Make sure your contract is in Spanish and in English. Half of each page should be in Spanish, the other half in English. Don’t hesitate to have a translator look it over for you. We suggest a 3rd party translator. You are going to want to make sure everything matches up.
Property Tip # um…the one nobody is telling you about
Working at a law firm that handles real estate transactions provides you with a lot of insight into all sorts of things. There are things real estate agents will tell you, lawyers will tell you and then when it comes down to it, the judges tell you the truth. There is a lot of ‘yeah but who cares because we don’t really do it that way’ that happens and you don’t want to end up in court and find out you got screwed by your property management company or lawyer or real estate agent.. It’s painful.
Make sure you have everything in a contract. Make sure a 3rd party translator looks over it. Make sure you perform ‘due diligence’ on the property management company, escrow service if used, real estate agent and lawyer. Lastly, make sure you speak to us if you have any questions at all. IT’S FREE.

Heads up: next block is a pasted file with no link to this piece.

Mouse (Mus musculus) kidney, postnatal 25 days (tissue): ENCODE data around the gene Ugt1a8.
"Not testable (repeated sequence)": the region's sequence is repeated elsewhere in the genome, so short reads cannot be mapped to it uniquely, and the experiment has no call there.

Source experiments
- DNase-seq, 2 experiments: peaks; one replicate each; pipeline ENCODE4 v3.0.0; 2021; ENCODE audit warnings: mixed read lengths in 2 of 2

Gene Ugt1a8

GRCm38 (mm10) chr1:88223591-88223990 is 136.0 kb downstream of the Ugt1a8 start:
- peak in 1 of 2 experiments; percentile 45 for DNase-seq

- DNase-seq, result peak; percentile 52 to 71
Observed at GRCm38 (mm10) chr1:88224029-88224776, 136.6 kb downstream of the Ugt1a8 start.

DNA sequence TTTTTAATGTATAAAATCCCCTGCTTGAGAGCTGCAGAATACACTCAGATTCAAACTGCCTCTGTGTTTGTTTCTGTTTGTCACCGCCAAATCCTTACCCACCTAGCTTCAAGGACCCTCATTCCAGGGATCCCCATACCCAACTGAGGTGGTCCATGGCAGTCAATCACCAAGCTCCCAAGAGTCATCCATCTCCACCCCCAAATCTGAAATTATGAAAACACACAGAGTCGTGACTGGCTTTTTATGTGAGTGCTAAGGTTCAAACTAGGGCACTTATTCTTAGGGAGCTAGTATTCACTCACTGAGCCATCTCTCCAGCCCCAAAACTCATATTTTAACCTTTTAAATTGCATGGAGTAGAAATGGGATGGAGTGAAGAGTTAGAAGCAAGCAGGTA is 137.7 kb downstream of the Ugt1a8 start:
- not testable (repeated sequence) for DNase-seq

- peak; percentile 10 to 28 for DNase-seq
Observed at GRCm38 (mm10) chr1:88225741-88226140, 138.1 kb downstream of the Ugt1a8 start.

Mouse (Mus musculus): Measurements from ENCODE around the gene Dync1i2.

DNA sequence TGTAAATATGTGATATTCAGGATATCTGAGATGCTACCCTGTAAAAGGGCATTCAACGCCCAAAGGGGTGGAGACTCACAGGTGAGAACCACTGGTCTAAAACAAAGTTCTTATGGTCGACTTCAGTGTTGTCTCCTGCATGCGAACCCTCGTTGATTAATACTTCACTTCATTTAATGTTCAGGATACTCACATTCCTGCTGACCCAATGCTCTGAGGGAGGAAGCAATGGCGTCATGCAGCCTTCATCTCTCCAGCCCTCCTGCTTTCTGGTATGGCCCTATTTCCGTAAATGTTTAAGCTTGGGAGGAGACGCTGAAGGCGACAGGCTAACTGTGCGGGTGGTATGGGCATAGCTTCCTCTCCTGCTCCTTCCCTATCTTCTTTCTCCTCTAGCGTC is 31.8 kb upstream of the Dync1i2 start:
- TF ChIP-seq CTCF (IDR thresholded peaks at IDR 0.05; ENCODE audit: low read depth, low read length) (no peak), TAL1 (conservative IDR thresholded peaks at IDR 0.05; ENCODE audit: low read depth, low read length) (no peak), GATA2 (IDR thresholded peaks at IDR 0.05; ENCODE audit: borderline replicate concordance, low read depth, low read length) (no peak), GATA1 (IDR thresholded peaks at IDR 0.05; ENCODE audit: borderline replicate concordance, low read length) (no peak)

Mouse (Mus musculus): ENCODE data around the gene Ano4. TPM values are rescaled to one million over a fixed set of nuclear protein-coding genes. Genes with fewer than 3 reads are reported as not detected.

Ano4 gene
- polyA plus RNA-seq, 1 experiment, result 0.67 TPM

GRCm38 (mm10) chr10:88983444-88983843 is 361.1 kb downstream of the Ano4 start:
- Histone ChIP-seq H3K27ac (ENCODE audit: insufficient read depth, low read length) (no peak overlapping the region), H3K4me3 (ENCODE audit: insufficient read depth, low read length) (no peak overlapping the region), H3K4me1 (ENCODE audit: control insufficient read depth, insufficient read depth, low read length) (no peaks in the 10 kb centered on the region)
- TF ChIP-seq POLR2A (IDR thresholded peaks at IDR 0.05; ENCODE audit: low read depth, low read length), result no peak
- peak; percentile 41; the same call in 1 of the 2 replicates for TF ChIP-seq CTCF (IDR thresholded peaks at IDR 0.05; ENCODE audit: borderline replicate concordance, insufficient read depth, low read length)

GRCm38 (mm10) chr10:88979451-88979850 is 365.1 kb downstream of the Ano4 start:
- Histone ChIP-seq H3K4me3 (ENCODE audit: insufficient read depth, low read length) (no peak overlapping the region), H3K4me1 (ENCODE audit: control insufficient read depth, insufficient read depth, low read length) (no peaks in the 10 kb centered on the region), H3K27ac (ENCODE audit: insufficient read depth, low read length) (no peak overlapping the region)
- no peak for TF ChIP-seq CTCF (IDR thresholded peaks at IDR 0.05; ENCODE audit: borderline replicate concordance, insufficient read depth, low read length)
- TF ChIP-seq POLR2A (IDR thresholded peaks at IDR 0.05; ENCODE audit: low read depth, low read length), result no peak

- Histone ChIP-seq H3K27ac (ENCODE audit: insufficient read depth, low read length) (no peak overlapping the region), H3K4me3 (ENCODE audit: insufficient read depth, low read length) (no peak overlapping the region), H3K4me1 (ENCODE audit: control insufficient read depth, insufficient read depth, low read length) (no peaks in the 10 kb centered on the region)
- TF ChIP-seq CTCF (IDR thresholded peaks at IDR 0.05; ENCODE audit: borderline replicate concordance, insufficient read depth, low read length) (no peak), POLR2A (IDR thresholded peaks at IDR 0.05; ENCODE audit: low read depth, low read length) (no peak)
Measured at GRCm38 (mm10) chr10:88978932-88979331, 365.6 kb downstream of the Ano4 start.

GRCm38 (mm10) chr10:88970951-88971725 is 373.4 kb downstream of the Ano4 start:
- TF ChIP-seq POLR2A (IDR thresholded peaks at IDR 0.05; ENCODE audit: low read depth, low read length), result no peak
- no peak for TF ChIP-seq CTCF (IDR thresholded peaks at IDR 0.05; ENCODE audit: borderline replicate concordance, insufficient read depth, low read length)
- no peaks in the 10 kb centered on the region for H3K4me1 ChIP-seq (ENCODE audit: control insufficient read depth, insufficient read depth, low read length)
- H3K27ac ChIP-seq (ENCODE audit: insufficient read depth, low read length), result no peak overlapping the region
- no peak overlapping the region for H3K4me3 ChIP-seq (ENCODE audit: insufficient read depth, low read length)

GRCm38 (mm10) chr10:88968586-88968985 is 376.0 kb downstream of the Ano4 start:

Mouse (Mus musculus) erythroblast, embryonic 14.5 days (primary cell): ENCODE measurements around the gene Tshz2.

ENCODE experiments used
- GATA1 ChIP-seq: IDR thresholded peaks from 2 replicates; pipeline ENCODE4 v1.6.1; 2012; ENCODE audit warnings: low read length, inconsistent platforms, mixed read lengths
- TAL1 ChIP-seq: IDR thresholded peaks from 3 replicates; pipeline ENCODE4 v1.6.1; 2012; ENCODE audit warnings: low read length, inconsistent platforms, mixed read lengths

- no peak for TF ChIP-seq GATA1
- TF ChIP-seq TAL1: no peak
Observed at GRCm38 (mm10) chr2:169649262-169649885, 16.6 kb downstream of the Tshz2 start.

Purchasing Tip: Make sure your contract is in Spanish and English. Don’t settle for “We only provide a Spanish contract.” It also helps to have a 3rd party lawyer review it.
Tip: If you haven’t already joined our growing community on Facebook then please do! We would love to answer your questions, interact, and share more knowledge and tips with you in our group ‘Relocate to the Dominican Republic’.
We are here to help you. We want YOU to succeed and be happy and fulfilled with your new life or your new rental property in the Dominican Republic. So, reach out to us if you have any questions at all concerning relocating to the Dominican Republic. Remember, the stupidest question is the one not asked.